I enjoyed working through the process of compositing this final image and it was interesting having to be conscious of the small changes made and considering the affect it would have. Holistically, I hope this image captures my intent and makes responders more conscious of their selves.
“ Hey Cait, this is an interesting take on the differences in online and offline identity. The overall vibe and photography is really great and definitely draws attention to the figures on screen. I’m not sure if you intended it but it kinda looks like the figure at the back is non-too impressed, disgusted even, at the figure taking the selfie. It’s a really interesting effect to explore the reality of selfie taking. Maybe darkening the rear figure’s features to make it look more foreboding would be an ideal way to heighten her displeasure at the pressure to present the online self. Really cool concept, it’ll be interesting to see how it turns out.”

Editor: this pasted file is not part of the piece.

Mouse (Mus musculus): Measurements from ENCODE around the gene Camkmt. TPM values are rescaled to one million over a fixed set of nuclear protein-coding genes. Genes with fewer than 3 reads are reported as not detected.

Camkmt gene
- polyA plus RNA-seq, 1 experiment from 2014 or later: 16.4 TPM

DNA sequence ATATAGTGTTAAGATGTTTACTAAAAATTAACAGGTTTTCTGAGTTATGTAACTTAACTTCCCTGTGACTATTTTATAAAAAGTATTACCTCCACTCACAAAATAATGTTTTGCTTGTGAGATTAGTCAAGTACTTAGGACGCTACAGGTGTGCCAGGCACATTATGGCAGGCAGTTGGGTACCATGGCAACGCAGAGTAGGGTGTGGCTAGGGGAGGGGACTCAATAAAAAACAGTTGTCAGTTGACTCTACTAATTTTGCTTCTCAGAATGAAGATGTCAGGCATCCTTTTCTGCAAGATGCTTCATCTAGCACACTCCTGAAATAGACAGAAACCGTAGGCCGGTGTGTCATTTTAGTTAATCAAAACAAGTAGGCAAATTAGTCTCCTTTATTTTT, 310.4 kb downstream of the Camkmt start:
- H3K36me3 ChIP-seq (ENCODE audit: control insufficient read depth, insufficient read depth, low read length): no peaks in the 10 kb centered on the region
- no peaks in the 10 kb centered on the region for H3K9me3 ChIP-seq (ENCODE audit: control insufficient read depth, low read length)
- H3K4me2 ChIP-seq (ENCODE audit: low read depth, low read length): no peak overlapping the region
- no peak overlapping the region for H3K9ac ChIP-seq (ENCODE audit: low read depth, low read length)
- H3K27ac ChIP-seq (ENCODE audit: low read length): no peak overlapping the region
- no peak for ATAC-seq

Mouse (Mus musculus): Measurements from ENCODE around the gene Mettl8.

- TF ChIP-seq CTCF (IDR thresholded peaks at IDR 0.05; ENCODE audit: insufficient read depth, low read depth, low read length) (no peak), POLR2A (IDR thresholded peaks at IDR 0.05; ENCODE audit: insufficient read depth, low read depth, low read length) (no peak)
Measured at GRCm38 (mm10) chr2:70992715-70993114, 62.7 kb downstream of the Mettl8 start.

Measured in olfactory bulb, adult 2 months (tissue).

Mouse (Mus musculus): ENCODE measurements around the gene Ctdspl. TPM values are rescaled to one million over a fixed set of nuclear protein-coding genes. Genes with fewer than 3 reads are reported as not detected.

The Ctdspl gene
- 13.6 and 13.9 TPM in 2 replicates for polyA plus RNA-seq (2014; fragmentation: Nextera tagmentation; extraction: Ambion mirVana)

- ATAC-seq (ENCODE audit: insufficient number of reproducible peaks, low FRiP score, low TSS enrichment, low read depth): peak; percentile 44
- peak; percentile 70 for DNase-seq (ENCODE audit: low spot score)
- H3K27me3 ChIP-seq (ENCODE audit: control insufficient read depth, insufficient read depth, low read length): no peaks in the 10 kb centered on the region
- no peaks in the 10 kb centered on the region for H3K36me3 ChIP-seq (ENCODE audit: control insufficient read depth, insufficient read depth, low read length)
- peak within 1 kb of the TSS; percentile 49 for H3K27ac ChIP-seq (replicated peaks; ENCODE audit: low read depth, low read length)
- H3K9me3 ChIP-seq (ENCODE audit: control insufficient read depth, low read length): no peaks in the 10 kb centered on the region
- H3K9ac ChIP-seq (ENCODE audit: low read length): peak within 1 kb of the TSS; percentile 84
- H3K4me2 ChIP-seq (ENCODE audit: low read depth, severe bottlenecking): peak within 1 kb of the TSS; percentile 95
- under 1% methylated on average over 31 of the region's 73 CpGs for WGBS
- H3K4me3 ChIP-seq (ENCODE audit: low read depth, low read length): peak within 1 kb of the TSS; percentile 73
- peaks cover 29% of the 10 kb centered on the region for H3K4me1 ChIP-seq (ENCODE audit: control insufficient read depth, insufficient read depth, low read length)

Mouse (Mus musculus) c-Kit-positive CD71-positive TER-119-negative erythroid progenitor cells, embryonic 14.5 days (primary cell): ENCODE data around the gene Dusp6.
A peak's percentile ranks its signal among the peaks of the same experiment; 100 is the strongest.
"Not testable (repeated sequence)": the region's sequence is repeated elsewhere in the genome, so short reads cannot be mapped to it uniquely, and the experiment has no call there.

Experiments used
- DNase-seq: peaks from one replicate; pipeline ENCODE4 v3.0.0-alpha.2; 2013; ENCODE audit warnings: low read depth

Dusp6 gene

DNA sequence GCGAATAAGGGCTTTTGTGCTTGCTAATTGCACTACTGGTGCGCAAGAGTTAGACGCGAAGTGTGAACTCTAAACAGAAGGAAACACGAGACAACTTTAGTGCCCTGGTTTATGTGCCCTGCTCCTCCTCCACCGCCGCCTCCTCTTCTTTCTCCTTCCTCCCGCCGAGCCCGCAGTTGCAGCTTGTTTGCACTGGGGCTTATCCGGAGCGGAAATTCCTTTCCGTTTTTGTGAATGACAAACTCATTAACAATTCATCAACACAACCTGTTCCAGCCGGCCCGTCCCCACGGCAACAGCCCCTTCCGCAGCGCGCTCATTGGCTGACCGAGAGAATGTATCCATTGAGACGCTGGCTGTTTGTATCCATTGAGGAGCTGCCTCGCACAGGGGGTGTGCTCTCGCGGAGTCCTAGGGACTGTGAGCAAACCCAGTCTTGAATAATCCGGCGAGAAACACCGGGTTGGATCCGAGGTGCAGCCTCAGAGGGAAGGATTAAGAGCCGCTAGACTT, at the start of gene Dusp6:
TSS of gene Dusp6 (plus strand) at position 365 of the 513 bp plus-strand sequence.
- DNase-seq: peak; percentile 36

All throughout this semester it has been discussed how mobile devices have become integral to our everyday life. Originally I wanted to explore the idea of capturing a moment contrasted to experiencing a moment and how this is affected by the device we use: either mobile device or a camera. However, through the iterative process of developing the image, it eventually turned into a visual commentary on what we miss out on by being consistently on our phones. This is seen through the use of 4 images where the main focus has been covered by a phone shaped box with text. This placement is paramount in making a direct comment on how we can miss moments that are right in front of us.